writer born in New York City, he began to publish short stories in the periodicals in 1940. After World War II, his stories, some based on his army experiences, appeared increasingly in the New Yorker. His entire literary output comprises 13 stories and novellas collected in Nine Stories (1953), Franny and Zooey (1961), and Raise High the Roof Beam, Carpenters, and Seymour: An Introduction (1963) and the Catcher In The Rye (1951), a novel of adolescents anguish that won great critical and popular admiration, especially among college students. He retreated into a mysterious seclusion in New Hampshire and ceased to publish. In 1998 memoir by a women had pursued a relationship with him a 19 year old brought unwelcome notoriety.
The novel is framed by the first and last chapters, which take place somewhere in California in a psychiatric rest home. The main action of the novel takes place first at a boarding school in Agerstown, Pennsylvania and then mainly in New York City. The narrative evocative of Manhattan in the 1950's, taking place at and around the various landmarks of New York City, such as Grand Central Station, Greenwich Village, Radio City Music Hall, and the famous Central Park.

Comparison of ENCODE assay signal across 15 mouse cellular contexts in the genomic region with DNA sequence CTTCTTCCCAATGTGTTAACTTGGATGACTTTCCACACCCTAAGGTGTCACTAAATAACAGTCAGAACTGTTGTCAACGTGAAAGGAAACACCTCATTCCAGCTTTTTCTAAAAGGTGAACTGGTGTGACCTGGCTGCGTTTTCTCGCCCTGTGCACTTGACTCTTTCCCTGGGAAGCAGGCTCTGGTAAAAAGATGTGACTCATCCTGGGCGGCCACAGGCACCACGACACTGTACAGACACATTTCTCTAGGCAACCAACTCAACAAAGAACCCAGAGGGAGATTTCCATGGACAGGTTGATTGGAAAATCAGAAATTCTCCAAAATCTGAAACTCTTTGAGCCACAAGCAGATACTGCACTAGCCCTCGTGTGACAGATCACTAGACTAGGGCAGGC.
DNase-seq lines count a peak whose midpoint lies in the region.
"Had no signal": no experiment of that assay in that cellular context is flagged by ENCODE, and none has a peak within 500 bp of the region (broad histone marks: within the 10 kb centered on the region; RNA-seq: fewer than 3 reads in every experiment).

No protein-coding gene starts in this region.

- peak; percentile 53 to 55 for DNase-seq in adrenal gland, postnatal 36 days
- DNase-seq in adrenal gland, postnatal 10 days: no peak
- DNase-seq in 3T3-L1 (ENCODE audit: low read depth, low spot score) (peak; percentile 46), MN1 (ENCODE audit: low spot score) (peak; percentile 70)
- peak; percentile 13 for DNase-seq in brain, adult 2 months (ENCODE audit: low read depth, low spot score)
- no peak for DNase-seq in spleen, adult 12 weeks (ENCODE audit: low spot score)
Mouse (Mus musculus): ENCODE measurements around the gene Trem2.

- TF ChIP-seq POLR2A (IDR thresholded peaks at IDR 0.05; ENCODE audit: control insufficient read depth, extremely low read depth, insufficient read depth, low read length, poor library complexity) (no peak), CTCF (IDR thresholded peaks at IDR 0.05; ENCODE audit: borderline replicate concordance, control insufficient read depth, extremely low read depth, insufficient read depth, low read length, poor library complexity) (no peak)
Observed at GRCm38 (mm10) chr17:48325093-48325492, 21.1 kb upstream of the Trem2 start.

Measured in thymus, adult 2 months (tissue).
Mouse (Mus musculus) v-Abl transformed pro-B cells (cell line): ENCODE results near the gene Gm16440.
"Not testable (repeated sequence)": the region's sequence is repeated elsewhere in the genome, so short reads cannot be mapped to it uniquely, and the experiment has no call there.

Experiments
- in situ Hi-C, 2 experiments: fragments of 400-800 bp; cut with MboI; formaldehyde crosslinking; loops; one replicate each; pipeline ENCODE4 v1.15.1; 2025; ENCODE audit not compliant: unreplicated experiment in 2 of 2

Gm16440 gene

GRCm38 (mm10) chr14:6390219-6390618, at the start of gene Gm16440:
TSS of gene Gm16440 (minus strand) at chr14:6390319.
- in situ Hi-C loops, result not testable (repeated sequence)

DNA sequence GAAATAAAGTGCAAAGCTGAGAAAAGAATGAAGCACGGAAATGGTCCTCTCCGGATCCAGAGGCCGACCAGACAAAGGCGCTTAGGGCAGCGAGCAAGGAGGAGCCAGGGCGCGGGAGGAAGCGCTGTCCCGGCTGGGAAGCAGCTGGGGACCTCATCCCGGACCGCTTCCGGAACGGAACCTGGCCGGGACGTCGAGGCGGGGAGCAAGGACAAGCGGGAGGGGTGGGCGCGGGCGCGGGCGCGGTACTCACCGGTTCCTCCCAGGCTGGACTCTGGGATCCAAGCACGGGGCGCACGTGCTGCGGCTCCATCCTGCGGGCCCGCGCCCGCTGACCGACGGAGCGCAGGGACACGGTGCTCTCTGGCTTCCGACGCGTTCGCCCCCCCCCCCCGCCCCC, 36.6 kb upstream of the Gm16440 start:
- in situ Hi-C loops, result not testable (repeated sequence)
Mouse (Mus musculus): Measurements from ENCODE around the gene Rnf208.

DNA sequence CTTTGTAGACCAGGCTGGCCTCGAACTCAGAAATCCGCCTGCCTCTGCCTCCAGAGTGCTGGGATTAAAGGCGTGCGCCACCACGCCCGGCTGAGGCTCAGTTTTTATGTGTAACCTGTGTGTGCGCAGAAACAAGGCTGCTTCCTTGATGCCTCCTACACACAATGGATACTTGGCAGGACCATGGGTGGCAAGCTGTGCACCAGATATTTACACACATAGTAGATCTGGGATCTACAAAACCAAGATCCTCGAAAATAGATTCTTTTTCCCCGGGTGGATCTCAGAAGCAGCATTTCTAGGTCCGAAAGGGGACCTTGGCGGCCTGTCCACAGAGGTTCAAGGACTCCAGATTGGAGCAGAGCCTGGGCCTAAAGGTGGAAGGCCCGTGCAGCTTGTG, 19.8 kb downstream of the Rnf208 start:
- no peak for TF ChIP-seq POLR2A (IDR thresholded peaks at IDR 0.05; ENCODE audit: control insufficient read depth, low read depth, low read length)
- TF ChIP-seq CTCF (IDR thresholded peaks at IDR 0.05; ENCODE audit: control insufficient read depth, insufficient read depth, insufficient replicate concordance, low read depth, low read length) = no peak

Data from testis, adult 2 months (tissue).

"The Catcher in the Rye", is a psychological novel based more on how events affect the hero's mind then on the events themselves; therefore, the actual plot is not as important as the psychological analysis behind the action. In truth, the plot is only a loosely strung set of incidents that are combined to reveal four days in life of Holden Caulfield. The novel is episodic nature, and the bulk of it is narrated in the form of flashbacks. The plot is also supplemented with a number of digressions, which help to reveal more about the various characters, especially Holden himself.
Holden's journey begins on a Saturday in December, just before school closes for Christmas break. He has been informed of his expulsion from Pency Prep school.